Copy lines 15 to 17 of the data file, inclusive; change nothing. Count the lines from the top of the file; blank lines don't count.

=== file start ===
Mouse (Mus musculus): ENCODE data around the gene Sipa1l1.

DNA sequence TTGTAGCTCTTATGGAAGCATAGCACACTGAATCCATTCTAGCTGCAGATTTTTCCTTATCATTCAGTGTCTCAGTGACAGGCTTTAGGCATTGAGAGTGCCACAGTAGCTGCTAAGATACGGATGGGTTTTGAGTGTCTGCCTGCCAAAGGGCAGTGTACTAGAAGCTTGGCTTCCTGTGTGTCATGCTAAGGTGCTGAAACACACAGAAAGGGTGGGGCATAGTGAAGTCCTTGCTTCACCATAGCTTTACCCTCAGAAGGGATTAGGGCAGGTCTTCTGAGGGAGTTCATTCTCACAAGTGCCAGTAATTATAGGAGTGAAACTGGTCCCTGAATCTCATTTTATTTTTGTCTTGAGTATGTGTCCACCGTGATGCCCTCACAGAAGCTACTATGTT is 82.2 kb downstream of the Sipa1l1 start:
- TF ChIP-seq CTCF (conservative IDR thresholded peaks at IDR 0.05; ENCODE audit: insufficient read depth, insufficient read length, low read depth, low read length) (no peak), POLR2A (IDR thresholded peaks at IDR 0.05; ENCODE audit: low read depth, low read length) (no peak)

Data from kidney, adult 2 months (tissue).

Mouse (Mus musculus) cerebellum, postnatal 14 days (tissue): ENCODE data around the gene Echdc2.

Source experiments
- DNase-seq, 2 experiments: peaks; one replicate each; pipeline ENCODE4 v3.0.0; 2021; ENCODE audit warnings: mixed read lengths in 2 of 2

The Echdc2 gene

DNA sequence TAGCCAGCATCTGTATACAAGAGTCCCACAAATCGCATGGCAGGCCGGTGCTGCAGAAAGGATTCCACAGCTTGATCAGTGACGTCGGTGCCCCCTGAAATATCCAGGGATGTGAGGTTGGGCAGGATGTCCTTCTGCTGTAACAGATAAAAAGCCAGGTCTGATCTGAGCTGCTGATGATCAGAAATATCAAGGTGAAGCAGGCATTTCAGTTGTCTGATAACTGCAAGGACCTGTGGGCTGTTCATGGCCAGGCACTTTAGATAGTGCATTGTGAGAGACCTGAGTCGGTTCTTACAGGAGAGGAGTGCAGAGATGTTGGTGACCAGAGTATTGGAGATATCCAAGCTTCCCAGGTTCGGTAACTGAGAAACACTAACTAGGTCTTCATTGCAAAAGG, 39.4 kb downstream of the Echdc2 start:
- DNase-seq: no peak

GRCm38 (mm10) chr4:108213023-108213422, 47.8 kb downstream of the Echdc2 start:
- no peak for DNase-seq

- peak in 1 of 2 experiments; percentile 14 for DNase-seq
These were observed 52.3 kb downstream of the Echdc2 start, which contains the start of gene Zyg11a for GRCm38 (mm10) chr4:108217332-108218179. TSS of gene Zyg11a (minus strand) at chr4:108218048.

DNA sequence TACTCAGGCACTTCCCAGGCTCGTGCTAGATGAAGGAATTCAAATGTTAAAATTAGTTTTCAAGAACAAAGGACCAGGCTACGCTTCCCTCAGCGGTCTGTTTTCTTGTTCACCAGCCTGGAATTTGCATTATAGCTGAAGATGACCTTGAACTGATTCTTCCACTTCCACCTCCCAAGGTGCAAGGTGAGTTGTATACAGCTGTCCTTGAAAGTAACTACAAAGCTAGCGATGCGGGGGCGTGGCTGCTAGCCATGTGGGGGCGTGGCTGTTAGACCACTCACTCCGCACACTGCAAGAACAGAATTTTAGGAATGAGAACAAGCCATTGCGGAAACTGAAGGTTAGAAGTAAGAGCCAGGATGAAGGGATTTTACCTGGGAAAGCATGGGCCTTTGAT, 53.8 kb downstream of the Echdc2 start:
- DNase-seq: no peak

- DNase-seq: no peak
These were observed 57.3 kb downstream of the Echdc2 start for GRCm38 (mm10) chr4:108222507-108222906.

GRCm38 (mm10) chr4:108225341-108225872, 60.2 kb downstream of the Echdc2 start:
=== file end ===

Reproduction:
DNA sequence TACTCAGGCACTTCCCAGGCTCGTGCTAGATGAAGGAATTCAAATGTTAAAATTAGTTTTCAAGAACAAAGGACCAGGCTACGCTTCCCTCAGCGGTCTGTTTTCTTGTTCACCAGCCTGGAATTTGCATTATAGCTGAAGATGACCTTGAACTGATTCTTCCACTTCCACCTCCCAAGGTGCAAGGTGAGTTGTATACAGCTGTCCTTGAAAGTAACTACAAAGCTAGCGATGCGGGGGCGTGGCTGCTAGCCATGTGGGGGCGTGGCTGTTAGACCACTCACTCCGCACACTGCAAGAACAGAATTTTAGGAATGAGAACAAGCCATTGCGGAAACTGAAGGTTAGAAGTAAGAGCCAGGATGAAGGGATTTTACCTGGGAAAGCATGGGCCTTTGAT, 53.8 kb downstream of the Echdc2 start:
- DNase-seq: no peak

- DNase-seq: no peak